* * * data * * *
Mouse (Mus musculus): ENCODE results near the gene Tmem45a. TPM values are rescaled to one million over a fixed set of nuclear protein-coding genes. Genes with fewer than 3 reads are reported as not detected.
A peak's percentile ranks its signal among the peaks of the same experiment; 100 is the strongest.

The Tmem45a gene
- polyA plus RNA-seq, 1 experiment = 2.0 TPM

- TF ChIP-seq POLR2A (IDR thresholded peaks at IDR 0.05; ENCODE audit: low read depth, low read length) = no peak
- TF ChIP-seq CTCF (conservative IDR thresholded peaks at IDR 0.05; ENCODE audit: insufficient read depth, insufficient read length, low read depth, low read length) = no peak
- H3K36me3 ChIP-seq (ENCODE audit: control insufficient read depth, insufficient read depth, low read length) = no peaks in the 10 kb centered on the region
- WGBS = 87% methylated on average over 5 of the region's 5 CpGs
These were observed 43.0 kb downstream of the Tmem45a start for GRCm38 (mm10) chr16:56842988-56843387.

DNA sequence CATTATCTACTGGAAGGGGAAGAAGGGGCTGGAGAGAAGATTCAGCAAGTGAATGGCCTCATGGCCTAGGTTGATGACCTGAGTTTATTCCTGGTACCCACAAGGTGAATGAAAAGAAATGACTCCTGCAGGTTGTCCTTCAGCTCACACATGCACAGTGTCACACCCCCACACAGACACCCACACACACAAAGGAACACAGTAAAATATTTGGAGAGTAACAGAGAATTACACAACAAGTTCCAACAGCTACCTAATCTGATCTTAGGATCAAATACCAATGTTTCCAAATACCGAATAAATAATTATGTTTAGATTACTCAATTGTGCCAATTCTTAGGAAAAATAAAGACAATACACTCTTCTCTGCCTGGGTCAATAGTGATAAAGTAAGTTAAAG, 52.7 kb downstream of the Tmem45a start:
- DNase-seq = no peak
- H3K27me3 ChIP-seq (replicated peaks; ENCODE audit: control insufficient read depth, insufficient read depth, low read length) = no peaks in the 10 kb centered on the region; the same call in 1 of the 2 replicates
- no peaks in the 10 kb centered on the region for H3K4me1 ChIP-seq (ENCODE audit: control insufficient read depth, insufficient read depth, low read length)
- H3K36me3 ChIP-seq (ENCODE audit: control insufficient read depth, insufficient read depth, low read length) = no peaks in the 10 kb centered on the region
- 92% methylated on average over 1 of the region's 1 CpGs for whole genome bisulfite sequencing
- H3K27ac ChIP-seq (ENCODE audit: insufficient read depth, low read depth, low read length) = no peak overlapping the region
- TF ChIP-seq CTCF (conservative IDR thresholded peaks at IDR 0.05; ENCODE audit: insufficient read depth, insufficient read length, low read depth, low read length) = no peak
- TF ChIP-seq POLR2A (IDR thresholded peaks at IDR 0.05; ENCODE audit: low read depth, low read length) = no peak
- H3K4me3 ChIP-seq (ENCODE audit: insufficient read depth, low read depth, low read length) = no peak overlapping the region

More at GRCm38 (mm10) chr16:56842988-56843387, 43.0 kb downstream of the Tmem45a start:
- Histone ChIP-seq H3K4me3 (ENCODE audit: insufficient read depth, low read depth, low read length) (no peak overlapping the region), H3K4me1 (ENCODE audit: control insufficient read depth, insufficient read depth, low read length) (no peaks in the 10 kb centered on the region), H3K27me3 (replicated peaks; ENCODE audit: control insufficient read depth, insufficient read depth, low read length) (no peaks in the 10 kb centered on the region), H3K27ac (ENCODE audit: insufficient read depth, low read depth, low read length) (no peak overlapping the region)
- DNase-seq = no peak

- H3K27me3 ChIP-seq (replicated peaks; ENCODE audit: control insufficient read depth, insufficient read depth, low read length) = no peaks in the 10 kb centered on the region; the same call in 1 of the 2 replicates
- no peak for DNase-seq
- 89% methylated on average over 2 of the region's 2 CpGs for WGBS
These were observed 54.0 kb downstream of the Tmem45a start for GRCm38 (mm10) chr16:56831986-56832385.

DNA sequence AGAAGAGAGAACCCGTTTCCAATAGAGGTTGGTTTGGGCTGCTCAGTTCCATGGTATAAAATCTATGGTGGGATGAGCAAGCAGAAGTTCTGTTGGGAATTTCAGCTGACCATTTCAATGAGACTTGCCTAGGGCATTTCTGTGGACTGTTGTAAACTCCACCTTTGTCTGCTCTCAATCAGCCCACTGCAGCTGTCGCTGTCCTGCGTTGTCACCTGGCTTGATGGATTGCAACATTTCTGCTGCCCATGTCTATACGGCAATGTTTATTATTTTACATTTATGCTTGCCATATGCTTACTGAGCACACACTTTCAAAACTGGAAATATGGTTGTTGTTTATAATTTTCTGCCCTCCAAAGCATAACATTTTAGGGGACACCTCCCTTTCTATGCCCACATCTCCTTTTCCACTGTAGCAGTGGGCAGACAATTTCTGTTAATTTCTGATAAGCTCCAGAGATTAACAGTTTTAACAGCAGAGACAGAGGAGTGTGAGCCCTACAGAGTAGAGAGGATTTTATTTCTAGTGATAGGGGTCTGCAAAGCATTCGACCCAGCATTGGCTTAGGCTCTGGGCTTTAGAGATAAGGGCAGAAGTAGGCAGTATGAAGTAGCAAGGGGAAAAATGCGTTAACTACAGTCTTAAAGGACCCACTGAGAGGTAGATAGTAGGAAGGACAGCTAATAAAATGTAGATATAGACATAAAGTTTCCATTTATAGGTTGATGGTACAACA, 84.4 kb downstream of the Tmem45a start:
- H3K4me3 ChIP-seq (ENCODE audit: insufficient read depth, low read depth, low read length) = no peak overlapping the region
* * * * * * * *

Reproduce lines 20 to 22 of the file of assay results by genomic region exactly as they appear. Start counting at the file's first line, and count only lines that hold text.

More at GRCm38 (mm10) chr16:56842988-56843387, 43.0 kb downstream of the Tmem45a start:
- Histone ChIP-seq H3K4me3 (ENCODE audit: insufficient read depth, low read depth, low read length) (no peak overlapping the region), H3K4me1 (ENCODE audit: control insufficient read depth, insufficient read depth, low read length) (no peaks in the 10 kb centered on the region), H3K27me3 (replicated peaks; ENCODE audit: control insufficient read depth, insufficient read depth, low read length) (no peaks in the 10 kb centered on the region), H3K27ac (ENCODE audit: insufficient read depth, low read depth, low read length) (no peak overlapping the region)
- DNase-seq = no peak